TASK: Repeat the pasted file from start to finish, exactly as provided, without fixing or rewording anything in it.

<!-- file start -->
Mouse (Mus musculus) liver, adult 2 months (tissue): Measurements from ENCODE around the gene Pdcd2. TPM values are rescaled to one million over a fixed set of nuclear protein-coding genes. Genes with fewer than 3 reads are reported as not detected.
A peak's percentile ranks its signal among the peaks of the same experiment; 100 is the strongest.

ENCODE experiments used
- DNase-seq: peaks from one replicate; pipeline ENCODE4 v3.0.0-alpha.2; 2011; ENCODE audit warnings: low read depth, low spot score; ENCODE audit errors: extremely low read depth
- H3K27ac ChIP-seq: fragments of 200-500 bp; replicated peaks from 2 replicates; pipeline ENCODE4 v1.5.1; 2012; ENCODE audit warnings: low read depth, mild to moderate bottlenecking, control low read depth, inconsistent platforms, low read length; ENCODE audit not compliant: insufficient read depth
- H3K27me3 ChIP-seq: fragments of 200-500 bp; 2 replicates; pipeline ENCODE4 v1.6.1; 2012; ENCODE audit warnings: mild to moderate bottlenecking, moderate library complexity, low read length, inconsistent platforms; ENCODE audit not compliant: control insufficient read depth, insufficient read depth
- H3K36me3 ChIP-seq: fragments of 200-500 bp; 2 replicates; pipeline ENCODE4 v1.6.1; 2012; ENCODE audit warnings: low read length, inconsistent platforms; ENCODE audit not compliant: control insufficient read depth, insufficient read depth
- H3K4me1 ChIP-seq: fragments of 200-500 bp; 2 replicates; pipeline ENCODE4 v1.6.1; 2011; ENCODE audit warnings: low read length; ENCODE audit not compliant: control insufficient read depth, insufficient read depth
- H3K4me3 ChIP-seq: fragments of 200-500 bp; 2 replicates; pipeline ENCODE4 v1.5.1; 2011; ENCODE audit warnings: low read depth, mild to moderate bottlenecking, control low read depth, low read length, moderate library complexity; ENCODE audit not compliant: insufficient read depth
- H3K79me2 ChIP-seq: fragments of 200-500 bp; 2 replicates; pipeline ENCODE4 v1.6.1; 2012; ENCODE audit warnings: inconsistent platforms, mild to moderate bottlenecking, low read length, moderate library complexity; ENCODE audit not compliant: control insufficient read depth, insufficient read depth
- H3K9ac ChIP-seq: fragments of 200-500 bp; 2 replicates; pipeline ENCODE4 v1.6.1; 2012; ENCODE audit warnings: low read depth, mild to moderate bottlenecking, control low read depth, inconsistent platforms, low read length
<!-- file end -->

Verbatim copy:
Mouse (Mus musculus) liver, adult 2 months (tissue): Measurements from ENCODE around the gene Pdcd2. TPM values are rescaled to one million over a fixed set of nuclear protein-coding genes. Genes with fewer than 3 reads are reported as not detected.
A peak's percentile ranks its signal among the peaks of the same experiment; 100 is the strongest.

ENCODE experiments used
- DNase-seq: peaks from one replicate; pipeline ENCODE4 v3.0.0-alpha.2; 2011; ENCODE audit warnings: low read depth, low spot score; ENCODE audit errors: extremely low read depth
- H3K27ac ChIP-seq: fragments of 200-500 bp; replicated peaks from 2 replicates; pipeline ENCODE4 v1.5.1; 2012; ENCODE audit warnings: low read depth, mild to moderate bottlenecking, control low read depth, inconsistent platforms, low read length; ENCODE audit not compliant: insufficient read depth
- H3K27me3 ChIP-seq: fragments of 200-500 bp; 2 replicates; pipeline ENCODE4 v1.6.1; 2012; ENCODE audit warnings: mild to moderate bottlenecking, moderate library complexity, low read length, inconsistent platforms; ENCODE audit not compliant: control insufficient read depth, insufficient read depth
- H3K36me3 ChIP-seq: fragments of 200-500 bp; 2 replicates; pipeline ENCODE4 v1.6.1; 2012; ENCODE audit warnings: low read length, inconsistent platforms; ENCODE audit not compliant: control insufficient read depth, insufficient read depth
- H3K4me1 ChIP-seq: fragments of 200-500 bp; 2 replicates; pipeline ENCODE4 v1.6.1; 2011; ENCODE audit warnings: low read length; ENCODE audit not compliant: control insufficient read depth, insufficient read depth
- H3K4me3 ChIP-seq: fragments of 200-500 bp; 2 replicates; pipeline ENCODE4 v1.5.1; 2011; ENCODE audit warnings: low read depth, mild to moderate bottlenecking, control low read depth, low read length, moderate library complexity; ENCODE audit not compliant: insufficient read depth
- H3K79me2 ChIP-seq: fragments of 200-500 bp; 2 replicates; pipeline ENCODE4 v1.6.1; 2012; ENCODE audit warnings: inconsistent platforms, mild to moderate bottlenecking, low read length, moderate library complexity; ENCODE audit not compliant: control insufficient read depth, insufficient read depth
- H3K9ac ChIP-seq: fragments of 200-500 bp; 2 replicates; pipeline ENCODE4 v1.6.1; 2012; ENCODE audit warnings: low read depth, mild to moderate bottlenecking, control low read depth, inconsistent platforms, low read length